Of course, there are effects beyond better recreation. Dams disrupt the river’s natural sequence of bubbling riffles and deeper, slower pools. The flowing parts of the river become faster and colder. Cottonwoods downstream of dams die off, leaving fewer shady spots for fish to hide in. In the reservoirs, sediment builds up instead of flowing downstream, and the colder, clearer deep water creates a new kind of habitat, less friendly to bottom-feeders and electro-sensory fish like the paddlefish and more friendly to sight-feeders like striped bass. Chubs and prairie minnows, long adapted to grope around for prey in slow, muddy water are replaced by largemouth bass and carp.
The hand of man has thus transformed the region’s rivers into a kind of hybrid, neither river nor lake but both. Tulsa visitors can be flummoxed by the way locals call bodies of water by both names. Grand River is the same as Grand Lake. Part of the Arkansas River in Tulsa is called Zink Lake. The Corps of Engineers has it both ways: they refer to Kaw Lake, for instance, as “a lake on the Arkansas River.” But this elides their part in the story. They’re not calling it “a lake we made out of part of the Arkansas River.”
It all reflects the interesting place we have come to in humanity’s relationship to the planet. Control of nature—the mastery celebrated in structures like the Hoover Dam—is no longer uncritically admired. That’s partly because we’ve lost confidence in it. Hurricanes, twisters, droughts—nature keeps offering up proof that we’ll never really get the upper hand. And then there’s blowback: the mounting evidence of the damage our own hands have wrought. Search a scholarly database for “Arkansas River” for instance, and you reap a harvest of scary sounding research papers: “Flow Regulation and Fragmentation Imperil Pelagic-Spawning Riverine Fishes,” “Delayed Effects of Flood Control on a Flood-Dependent Riparian Forest,” and my favorite, a paper on the speckled chub from the American Society of Ichthyologists and Herpetologists: “Declining Status of Two Species of the Macrhybopsis Aestivalis Complex in the Arkansas River Basin and Related Effects of Reservoirs as Barriers to Dispersal.” Translation: You don’t get a flood-control omelet without breaking some (fish) eggs.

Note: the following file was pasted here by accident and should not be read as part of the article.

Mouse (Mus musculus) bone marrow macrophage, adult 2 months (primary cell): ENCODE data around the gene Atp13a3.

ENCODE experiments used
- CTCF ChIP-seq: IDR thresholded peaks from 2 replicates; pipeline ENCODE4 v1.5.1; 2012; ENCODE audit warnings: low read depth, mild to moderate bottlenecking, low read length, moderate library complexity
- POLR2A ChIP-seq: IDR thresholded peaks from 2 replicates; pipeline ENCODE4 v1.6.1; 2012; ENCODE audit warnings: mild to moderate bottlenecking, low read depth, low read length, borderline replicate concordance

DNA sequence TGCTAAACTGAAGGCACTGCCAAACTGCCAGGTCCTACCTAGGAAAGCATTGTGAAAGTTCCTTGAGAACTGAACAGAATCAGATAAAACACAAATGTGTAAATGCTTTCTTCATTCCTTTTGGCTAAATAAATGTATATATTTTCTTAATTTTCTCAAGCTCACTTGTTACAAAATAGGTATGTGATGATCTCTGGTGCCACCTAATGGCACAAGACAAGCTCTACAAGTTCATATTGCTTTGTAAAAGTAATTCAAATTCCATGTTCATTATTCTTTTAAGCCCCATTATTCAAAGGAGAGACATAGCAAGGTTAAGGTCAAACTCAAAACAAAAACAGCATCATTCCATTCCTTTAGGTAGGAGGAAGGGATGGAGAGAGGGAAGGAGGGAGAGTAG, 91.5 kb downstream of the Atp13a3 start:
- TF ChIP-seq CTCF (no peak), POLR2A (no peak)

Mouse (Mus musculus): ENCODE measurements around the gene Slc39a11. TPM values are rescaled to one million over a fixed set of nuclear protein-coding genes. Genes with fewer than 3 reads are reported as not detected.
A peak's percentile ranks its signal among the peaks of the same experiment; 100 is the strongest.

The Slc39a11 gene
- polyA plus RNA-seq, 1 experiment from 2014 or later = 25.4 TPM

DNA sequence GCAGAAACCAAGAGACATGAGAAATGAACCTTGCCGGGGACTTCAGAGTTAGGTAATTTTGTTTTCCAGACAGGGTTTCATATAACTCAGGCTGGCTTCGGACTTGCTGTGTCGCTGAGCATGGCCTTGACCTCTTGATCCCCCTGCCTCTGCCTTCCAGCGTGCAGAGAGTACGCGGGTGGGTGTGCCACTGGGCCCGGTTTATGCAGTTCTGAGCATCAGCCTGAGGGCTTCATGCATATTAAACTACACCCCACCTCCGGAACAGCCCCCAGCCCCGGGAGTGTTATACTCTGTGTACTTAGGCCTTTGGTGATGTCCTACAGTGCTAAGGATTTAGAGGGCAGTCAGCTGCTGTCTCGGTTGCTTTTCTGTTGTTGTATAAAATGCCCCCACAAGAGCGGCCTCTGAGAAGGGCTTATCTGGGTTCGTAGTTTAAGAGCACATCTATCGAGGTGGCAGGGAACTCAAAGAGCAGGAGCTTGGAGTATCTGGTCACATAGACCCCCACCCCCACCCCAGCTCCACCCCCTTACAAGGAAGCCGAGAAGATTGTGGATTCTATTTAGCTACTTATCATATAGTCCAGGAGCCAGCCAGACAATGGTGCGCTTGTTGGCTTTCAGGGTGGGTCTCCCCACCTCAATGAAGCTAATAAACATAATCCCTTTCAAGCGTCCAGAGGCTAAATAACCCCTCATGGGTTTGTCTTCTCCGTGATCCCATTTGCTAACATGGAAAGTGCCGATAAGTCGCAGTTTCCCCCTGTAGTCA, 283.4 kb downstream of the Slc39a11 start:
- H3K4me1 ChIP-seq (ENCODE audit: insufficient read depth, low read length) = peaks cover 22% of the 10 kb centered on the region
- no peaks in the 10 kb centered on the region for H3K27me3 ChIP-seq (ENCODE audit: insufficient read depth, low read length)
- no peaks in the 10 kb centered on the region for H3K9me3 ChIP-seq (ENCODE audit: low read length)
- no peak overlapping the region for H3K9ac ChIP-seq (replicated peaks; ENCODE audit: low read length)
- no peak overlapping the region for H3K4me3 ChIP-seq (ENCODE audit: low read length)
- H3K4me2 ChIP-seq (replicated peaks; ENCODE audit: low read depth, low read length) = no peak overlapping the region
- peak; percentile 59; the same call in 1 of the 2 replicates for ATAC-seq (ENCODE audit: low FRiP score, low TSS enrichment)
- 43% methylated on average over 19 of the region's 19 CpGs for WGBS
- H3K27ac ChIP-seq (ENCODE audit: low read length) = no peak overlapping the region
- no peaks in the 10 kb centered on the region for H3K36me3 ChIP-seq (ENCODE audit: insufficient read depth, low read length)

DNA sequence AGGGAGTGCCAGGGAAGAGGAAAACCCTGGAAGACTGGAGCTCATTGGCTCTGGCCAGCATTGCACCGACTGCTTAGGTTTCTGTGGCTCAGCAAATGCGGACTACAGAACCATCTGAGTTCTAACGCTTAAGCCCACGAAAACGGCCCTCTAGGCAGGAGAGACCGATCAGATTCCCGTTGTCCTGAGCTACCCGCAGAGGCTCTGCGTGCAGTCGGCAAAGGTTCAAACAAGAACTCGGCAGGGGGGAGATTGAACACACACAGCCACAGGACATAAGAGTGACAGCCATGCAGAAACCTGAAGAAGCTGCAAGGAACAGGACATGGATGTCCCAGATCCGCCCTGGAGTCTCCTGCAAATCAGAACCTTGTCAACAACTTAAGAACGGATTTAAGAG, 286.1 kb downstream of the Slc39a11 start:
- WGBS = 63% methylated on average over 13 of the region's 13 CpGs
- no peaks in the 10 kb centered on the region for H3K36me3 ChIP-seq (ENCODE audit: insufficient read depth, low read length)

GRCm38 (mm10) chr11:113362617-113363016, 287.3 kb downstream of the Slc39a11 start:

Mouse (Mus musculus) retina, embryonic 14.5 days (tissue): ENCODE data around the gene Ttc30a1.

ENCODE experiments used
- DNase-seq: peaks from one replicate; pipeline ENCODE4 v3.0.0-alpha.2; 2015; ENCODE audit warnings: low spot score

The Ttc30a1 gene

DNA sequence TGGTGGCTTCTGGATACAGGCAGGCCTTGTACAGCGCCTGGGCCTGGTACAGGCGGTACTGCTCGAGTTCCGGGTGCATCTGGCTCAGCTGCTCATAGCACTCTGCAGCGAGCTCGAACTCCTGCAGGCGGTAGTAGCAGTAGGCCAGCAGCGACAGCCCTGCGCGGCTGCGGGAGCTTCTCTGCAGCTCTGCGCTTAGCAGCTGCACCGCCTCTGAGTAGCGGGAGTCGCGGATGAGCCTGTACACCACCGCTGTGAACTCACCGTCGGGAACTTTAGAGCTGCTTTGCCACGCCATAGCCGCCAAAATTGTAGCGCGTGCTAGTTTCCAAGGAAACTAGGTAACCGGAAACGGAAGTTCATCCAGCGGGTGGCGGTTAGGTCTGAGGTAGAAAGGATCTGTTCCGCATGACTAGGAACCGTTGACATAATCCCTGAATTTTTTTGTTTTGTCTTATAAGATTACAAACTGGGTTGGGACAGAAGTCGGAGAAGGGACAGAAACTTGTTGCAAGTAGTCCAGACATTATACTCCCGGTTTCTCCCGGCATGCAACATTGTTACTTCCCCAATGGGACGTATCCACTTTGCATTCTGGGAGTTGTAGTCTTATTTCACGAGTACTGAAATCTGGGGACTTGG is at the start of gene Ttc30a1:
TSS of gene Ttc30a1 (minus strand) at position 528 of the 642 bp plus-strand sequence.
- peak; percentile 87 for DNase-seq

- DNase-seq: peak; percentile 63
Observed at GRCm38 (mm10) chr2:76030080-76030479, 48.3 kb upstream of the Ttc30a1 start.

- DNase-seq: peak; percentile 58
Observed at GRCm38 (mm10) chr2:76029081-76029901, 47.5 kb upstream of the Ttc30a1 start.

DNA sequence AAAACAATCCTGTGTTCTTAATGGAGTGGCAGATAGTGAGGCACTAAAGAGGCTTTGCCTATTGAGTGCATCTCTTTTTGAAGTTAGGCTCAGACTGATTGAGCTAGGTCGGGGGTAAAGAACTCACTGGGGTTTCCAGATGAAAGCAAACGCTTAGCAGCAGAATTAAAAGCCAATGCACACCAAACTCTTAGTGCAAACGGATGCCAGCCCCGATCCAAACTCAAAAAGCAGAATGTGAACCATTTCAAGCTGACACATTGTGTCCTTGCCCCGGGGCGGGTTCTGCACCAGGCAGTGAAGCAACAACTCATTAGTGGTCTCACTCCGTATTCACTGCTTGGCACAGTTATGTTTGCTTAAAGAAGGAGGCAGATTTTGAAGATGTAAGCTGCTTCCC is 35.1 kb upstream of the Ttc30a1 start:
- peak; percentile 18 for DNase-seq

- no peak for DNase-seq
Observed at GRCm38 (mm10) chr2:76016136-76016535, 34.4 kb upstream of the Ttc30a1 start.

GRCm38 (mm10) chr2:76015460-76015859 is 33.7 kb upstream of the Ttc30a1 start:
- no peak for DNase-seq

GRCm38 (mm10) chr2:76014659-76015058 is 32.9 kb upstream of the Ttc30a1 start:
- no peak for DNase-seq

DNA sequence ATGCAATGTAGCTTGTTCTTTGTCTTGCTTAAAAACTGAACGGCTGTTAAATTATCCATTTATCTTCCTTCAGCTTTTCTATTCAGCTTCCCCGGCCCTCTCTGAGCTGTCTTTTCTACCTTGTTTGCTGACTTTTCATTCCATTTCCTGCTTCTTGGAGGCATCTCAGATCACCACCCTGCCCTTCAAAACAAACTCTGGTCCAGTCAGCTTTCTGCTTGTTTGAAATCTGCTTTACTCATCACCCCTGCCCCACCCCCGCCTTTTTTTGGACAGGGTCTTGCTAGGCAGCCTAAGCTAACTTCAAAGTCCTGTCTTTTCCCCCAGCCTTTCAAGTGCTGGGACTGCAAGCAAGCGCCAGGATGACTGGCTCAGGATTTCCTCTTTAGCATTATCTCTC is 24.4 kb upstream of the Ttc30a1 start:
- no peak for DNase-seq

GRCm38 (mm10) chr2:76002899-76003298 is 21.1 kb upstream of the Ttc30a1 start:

Faced with this dual problem—we are too powerful; we are not powerful enough—we have dropped the language of mastery in favor of the language of management. But management-speak can downplay the amount of meddling we do. We aren’t really managing nature; we’re altering it to suit our needs. Why shouldn’t we be as up-front about our recipe for reservoir as the aquarium is about its fake coral? Mike McAllister seemed downright reluctant to talk about the state’s stocking programs. But an Outdoor Oklahoma magazine I picked up in his office provided the stats: last year, Oklahoma wildlife officials stocked around 16 and half million fish in the state’s waters: 895,017 largemouth bass, 996,002 hybrid striped bass, 19,039 paddlefish, well over 12 million walleye.
“We don’t stock the Arkansas River,” Mike told me. But then he did note that the DWC had stocked stripers in Keystone Lake. If I really wanted to know more about it, he concluded, I should drive up to Miami and talk to agency biologists. They were all at something called the paddlefish event. He gave me a map.
“One of the unfortunate things we have to live with is that we’ve taken species we like to catch and put them places they don’t belong,” Brent Gordon told me. Brent is Northeast Regional Fisheries Supervisor for the Oklahoma Department of Wildlife Conservation. It was a slow day at the paddlefish event, which is a research and processing station the DWC sets up near Spring River during paddlefish season. Anglers get their paddlefish cleaned and processed for free. In return, the DWC collects research data from the fish, as well as any eggs. The eggs are sold for caviar, which funds the program.